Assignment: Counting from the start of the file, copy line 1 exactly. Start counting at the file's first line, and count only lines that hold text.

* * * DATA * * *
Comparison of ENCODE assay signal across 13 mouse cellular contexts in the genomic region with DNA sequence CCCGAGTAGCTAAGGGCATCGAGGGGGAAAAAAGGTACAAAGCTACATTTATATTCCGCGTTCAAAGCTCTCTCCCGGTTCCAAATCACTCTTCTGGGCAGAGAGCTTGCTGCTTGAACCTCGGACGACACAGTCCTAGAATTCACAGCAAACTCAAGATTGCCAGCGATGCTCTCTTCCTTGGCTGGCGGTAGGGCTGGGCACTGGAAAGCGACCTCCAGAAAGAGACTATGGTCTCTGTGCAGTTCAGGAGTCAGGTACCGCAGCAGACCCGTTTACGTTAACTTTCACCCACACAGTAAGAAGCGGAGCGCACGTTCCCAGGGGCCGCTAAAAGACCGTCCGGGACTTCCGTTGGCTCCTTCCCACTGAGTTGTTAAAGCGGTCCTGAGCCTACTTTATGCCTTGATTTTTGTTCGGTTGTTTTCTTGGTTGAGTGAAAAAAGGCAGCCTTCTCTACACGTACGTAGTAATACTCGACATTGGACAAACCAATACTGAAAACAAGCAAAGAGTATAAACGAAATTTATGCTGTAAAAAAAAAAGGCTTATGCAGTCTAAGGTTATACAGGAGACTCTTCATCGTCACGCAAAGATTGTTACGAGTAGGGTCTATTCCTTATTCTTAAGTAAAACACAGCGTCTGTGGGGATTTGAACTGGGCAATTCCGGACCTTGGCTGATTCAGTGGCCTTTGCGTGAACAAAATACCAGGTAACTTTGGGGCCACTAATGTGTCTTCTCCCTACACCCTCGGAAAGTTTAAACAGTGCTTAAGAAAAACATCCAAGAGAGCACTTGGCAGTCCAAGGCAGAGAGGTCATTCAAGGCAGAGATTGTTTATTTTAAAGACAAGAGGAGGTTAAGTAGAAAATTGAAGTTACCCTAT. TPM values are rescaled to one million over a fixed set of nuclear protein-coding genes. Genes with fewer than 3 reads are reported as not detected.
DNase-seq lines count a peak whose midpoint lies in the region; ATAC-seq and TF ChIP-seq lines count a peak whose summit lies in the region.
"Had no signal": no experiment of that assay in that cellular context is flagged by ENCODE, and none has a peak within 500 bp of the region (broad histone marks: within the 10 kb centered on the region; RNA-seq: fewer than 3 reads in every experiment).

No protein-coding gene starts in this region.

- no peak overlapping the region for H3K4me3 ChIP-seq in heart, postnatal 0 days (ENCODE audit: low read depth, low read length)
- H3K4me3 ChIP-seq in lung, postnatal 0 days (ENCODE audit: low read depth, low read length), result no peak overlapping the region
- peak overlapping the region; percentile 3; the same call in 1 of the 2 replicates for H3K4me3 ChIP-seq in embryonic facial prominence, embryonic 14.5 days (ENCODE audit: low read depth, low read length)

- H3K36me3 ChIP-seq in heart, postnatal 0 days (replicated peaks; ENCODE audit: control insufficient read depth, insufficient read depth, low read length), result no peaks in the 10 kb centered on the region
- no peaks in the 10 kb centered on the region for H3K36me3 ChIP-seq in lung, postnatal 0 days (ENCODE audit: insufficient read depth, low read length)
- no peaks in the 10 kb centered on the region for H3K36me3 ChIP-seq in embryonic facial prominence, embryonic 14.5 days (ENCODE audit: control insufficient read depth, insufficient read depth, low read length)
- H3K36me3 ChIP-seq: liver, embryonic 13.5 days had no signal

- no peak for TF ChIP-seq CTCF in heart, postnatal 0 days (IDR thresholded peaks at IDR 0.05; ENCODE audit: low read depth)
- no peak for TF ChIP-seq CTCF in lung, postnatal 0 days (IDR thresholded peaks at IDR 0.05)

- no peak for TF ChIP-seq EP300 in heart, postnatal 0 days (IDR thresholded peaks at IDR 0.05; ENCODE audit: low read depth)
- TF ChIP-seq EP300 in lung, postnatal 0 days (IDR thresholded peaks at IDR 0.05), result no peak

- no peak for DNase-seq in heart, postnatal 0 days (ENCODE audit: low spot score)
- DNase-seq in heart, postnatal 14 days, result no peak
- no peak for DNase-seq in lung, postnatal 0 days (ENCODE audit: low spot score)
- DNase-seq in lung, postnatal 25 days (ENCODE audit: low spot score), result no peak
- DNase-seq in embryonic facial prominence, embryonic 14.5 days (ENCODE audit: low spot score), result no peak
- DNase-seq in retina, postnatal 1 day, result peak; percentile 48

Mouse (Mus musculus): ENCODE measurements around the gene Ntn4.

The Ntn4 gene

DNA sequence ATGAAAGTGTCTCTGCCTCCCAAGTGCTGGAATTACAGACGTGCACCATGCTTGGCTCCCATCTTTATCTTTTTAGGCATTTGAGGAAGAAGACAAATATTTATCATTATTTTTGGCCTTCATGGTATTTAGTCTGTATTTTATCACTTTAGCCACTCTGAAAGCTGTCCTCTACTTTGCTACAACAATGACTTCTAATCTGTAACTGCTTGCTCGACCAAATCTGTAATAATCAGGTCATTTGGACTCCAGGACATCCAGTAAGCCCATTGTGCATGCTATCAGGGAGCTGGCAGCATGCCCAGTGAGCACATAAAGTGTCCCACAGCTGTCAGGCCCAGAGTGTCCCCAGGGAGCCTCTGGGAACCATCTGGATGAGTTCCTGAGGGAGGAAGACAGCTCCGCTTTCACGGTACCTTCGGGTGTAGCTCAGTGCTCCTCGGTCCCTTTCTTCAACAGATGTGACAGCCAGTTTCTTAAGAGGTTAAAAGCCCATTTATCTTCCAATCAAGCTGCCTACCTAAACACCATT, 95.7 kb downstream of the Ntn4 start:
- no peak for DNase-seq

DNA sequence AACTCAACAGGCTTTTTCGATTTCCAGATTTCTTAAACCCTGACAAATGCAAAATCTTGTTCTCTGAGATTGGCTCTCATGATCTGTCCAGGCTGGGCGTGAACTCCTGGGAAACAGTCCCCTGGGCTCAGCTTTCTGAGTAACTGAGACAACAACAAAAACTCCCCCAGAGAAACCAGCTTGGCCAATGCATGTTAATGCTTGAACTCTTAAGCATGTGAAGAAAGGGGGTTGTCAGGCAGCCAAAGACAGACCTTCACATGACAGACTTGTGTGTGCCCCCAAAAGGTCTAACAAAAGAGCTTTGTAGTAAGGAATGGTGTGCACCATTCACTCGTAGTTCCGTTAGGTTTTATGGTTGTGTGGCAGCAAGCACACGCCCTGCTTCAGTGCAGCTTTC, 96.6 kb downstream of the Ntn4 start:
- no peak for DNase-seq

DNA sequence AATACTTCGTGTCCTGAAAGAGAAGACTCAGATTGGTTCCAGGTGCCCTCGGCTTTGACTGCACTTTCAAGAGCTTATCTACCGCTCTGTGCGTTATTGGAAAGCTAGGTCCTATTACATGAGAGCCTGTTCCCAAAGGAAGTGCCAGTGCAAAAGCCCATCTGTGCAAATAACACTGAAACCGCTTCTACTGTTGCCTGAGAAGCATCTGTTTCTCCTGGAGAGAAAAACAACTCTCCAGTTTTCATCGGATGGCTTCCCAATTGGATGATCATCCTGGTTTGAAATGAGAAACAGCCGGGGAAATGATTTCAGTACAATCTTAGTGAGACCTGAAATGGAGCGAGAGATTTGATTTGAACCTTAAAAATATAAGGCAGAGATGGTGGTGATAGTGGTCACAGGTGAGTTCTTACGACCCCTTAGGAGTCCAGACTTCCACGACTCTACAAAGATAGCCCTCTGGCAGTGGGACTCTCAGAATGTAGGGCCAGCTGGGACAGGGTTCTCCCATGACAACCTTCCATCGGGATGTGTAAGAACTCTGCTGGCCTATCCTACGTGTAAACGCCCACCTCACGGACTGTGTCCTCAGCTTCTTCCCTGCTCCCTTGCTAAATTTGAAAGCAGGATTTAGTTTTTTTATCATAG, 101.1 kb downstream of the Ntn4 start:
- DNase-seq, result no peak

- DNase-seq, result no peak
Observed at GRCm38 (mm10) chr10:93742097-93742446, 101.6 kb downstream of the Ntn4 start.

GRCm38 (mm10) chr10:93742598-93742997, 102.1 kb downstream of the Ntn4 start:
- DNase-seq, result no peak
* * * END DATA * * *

Comparison of ENCODE assay signal across 13 mouse cellular contexts in the genomic region with DNA sequence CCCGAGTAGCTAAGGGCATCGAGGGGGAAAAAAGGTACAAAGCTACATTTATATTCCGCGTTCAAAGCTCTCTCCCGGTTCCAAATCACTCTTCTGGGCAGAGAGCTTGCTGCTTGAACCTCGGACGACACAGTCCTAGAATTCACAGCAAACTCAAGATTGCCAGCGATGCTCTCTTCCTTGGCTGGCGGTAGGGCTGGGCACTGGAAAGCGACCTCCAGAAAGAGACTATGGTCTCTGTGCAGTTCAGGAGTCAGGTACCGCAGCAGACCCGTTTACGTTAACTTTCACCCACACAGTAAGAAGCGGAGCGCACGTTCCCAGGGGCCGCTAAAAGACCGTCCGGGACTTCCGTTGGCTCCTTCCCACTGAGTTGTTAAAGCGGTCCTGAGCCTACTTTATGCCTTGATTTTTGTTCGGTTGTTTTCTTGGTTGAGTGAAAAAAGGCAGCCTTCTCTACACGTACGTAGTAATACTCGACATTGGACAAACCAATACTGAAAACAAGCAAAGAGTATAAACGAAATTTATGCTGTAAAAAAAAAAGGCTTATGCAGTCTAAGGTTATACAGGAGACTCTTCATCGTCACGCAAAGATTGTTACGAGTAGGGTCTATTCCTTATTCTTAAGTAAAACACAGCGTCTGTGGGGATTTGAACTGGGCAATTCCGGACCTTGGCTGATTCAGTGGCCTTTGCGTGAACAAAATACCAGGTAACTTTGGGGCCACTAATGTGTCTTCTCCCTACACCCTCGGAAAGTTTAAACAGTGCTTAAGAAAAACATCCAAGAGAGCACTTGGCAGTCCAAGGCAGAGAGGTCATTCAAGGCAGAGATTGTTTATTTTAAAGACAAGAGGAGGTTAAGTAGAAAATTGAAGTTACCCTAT. TPM values are rescaled to one million over a fixed set of nuclear protein-coding genes. Genes with fewer than 3 reads are reported as not detected.